How did Trump win?

This question will be dissected a lot in the next four years and in academia for generations to come. My first thought is that this election was Hillary Clinton’s loss rather than Trump’s win. Of course Clinton was a bad candidate in many ways, she came to the election with thirty years of service but also thirty years of political baggage.

Not all of this baggage was her fault, but all that time under a hostile political microscope made her, I think, understandably cagey and resistant to letting any light shine on her personal life or humanity.

The main problem of the Clinton campaign though was that this caginess extended to policy. Clinton did not articulate policy in any real way.

Trump offered something in terms of government action. You or a family member lost a job? Trump would say it’s because of Mexican immigrants, or bad trade deals. He is going to ditch NAFTA, and build a wall on the Mexican border. Your child addicted to heroin, an increasing problem in White suburban communities? Trump is going to deport undocumented drug selling criminals.

It was easy for lefties like myself to sneer at these idiotic and wrongheaded Trump responses, BUT THEY WERE RESPONSES! What did Clinton offer those people? She was not Trump was essentially her argument.

What does this mean for American Jews?

I am sure that there are many Jews in America right now discussing with their families whether it might be worth it to trade New York or Los Angeles for Tel Aviv.

Obviously American Jews should be concerned.

When bigotry is elevated, and even in the case of Trump, promoted and celebrated Jews do not do well.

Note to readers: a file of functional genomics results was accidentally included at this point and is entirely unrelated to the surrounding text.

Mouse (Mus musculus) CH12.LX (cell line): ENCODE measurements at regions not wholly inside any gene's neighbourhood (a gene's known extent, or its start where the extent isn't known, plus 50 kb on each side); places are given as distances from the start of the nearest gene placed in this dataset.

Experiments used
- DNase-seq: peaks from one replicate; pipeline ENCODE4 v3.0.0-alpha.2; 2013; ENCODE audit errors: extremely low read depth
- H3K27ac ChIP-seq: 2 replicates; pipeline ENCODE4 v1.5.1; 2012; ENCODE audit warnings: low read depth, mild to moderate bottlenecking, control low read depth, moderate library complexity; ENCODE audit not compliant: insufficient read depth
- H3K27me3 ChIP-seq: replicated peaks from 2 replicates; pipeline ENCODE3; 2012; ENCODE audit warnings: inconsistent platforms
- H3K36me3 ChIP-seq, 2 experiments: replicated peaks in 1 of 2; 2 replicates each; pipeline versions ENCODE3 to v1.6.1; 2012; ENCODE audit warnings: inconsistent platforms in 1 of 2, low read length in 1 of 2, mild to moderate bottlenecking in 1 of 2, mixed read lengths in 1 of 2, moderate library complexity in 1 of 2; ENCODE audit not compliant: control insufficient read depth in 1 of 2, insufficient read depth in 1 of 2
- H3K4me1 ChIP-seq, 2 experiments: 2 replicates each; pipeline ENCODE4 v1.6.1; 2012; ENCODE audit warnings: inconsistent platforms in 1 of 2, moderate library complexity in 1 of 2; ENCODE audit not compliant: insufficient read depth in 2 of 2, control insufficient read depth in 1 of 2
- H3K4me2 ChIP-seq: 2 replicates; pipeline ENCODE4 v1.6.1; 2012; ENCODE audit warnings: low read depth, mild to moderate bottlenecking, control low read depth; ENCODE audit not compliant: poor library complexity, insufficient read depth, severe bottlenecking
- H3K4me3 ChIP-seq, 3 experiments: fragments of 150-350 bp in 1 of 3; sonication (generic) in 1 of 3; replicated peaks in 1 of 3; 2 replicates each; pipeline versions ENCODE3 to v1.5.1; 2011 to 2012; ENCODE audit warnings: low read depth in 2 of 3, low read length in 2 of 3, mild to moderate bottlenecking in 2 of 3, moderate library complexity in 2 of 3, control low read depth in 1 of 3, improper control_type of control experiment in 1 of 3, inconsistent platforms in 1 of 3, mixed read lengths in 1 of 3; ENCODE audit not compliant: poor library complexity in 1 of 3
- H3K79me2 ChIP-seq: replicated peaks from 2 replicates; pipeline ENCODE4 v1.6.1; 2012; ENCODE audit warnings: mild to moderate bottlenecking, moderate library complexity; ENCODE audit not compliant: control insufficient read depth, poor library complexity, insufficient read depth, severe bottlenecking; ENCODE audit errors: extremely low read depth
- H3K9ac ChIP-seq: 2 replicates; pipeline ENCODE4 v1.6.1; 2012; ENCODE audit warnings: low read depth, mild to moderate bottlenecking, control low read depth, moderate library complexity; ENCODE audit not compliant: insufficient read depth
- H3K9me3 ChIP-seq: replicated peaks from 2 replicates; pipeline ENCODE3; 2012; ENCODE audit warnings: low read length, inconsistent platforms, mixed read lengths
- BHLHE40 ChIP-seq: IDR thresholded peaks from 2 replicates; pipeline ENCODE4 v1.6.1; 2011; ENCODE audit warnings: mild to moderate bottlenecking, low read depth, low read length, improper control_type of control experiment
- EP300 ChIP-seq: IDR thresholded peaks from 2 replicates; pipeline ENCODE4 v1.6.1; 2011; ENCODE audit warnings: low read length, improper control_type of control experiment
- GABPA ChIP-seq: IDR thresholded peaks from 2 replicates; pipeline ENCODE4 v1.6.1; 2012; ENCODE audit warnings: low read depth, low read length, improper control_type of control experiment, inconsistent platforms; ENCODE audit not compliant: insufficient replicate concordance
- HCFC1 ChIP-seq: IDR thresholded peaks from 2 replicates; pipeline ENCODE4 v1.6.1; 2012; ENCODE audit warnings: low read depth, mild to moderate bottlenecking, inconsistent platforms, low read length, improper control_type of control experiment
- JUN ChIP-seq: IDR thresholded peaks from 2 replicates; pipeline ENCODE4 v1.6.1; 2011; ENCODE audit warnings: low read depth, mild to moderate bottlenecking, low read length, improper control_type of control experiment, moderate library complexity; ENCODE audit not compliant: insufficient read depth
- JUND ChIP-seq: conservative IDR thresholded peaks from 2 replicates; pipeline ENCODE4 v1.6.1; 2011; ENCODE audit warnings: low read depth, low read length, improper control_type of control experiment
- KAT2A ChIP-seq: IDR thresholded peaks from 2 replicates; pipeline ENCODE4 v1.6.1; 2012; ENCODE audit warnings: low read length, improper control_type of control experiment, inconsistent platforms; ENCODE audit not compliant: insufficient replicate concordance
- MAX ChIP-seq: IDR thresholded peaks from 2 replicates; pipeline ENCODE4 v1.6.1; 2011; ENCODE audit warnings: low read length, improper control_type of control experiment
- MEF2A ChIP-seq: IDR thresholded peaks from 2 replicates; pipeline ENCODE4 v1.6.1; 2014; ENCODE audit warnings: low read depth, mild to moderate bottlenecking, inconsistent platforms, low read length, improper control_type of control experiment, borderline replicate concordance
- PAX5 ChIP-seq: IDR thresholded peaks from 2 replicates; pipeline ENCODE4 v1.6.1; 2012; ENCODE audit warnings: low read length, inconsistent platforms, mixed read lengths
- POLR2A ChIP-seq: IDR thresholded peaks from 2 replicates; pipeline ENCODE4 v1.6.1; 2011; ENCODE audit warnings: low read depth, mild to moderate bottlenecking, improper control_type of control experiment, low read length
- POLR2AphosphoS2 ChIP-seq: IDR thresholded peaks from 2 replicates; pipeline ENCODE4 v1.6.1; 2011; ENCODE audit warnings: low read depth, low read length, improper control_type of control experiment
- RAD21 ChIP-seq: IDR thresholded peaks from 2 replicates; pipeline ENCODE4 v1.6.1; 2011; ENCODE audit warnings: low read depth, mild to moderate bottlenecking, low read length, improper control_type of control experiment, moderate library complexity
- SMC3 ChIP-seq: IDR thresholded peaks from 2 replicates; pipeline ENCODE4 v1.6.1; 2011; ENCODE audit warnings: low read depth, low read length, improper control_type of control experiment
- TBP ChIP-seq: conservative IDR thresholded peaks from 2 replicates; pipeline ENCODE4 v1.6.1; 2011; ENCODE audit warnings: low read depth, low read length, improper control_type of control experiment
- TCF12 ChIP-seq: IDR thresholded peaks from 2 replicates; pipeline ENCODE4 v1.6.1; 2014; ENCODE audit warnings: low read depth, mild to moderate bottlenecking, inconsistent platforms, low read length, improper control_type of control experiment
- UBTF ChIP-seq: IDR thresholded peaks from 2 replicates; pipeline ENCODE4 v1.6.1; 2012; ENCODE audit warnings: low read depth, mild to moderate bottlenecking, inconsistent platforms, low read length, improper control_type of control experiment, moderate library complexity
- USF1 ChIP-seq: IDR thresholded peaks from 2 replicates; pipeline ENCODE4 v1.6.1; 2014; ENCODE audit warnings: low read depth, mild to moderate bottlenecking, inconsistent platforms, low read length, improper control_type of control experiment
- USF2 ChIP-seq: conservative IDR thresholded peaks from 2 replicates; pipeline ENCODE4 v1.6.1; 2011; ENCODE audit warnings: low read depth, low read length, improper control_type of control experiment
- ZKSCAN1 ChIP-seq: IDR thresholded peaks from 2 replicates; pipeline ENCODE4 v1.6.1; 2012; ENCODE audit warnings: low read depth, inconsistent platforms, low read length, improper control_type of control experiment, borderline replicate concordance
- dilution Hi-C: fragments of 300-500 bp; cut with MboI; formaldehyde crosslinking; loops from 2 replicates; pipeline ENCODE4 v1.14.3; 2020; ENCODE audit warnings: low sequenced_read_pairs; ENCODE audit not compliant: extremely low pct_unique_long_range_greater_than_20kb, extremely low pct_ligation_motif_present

When questions are raised about who exists inside and who outside white nationalism we fair poorly.

Exit polling data reveals that 18 to 24% of American Jews went for Trump.

What those Jews who voted for Trump were thinking I have no idea, how they could bring themselves to support a proponent of open discrimination I do not know.

The United States has closed its doors to those fleeing tyranny, violence and hatred before with fatal consequences for Jews, how anyone could not see the parallels is mind blowing. Though there is cause for concern, and certainly anti-Semitism will be far more present in popular discourse, we will come through this as a community.

One of the most admirable qualities of Zionism is the protection it gives Jews in the diaspora.

We do not need to keep silent in politics for fear of persecution we always have an escape.

I hope that American Jews are in the forefront of the opposition to Trump, we cannot allow other groups to suffer as we have suffered.

We are two nations now and American Jewry will fight I trust on the side of the great and the good.

About the Author
David Tiedemann is originally from Berkeley California, he has though lived in the UK for the past few years. Currently David is a PhD student in History at UCL working on the relationship between Britain and the United States in the 19th Century.